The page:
Leukoplakia is a broad term that defines lesions that appear as white patches found in the inner lining of the mouth. Most of the time, leukoplakias are painless, but it’s important for clinicians to identify the source of the condition, as some leukoplakias indicate more serious problems, like autoimmune disorders, and can even develop into oral cancer.
Signs and symptoms
White patches form on the inside the of the cheek, the gum tissue, the roof or floor of the mouth and the top and bottom of the tongue. The lesions can occur underneath a patient’s dentures as well. People often don’t notice the condition because most instances are painless and asymptomatic. And when patients do notice, they find that the patches cannot be wiped or scraped off.
Some leukoplakia spots include hairy projections adjacent to the white flat surface. The visual cues vary depending on the surface of the mouth where the area is found. Sometimes the edges of the leukoplakia lesion have easily seen borders, whereas other times it’s difficult to see where the lesion starts and the healthy surface begins.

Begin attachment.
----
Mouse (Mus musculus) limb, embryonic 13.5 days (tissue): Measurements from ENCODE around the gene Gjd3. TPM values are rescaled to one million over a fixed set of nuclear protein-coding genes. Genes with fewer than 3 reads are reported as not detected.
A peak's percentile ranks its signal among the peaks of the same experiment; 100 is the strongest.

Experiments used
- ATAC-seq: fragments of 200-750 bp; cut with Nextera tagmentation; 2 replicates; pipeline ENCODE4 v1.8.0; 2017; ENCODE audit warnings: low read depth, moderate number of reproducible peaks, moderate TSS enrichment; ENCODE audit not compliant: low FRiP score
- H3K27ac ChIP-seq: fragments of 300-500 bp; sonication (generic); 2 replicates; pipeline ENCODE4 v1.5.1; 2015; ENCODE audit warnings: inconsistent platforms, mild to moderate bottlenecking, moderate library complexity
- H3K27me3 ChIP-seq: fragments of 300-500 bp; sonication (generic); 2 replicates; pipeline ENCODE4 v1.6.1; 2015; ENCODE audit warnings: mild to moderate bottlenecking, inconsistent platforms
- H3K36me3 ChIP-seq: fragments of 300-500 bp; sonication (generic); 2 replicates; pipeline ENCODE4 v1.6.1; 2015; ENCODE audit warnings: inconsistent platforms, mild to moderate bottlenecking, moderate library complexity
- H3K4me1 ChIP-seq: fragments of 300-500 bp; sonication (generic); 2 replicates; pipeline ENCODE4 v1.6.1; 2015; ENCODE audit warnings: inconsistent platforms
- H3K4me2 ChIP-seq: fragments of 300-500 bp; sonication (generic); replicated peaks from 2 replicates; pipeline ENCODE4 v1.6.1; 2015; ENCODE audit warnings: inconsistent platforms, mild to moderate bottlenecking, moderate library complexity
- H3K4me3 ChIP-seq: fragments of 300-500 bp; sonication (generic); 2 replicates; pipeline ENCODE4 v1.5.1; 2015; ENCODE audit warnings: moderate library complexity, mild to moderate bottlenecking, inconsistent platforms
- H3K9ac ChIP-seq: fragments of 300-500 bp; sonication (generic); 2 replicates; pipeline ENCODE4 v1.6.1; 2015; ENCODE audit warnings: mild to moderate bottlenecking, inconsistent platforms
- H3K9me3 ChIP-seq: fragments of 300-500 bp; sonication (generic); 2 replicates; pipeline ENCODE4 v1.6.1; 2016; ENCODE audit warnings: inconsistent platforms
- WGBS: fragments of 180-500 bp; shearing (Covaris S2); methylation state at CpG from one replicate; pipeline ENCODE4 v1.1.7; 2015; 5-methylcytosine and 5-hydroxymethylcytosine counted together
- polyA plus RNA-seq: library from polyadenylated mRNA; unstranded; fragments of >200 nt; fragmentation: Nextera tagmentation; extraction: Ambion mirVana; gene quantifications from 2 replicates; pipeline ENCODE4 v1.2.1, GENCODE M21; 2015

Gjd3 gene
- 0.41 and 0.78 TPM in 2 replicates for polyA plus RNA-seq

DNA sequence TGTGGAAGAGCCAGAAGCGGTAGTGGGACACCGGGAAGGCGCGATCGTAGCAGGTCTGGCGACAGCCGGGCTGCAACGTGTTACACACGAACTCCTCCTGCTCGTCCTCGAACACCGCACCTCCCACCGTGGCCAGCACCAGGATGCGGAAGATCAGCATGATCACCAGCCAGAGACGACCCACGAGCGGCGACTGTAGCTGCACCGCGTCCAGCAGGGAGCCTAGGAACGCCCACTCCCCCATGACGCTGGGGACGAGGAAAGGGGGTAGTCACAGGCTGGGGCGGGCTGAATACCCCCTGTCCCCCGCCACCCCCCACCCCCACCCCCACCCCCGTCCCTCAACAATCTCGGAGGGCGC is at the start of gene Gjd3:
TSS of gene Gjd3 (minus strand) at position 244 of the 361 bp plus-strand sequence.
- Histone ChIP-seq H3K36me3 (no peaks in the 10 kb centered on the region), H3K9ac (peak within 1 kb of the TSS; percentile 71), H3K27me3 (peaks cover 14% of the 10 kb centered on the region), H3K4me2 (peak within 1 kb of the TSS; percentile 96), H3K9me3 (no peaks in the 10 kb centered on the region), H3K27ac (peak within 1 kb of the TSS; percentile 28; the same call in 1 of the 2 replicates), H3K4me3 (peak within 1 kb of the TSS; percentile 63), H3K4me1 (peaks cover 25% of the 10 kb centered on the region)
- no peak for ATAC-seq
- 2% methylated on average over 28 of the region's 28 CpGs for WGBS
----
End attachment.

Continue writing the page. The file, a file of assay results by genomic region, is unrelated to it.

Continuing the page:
Although the exact cause of leukoplakia is unknown, certain factors put patients at a greater risk. Leukoplakias occur more often in the mouths of tobacco users – both smokers and tobacco chewers. According to the Mayo Clinic, reducing tobacco and alcohol use can help decrease the appearance of the white patches and lower the risk of developing cancerous cell growth.
A malignant transformation can happen when regular cells morph into premalignant or malignant cancerous cells. Leukoplakia lesions can also be a secondary effect of certain conditions like HIV. Patients with immunodeficiencies are at a greater risk for leukoplakia and should check for these types of lesions regularly.
Leukoplakia lesions often resolve on their own. But when a lesion persists for more than two weeks, the first course of action includes a visual exam with a dental professional. Most dental professionals include these exams with routine dental exams, but concerned patients can also make an appointment to have an area of concern examined.
If a lesion persists, the patient may have the site biopsied for microscopic examination, according to the American Dental Association. During this process, the dentist or oral pathologist takes a cell sample for the lab to evaluate and look for any abnormal cells.
If patients find white patches in their mouth, they should reach out to their dentist for an examination as soon as they can.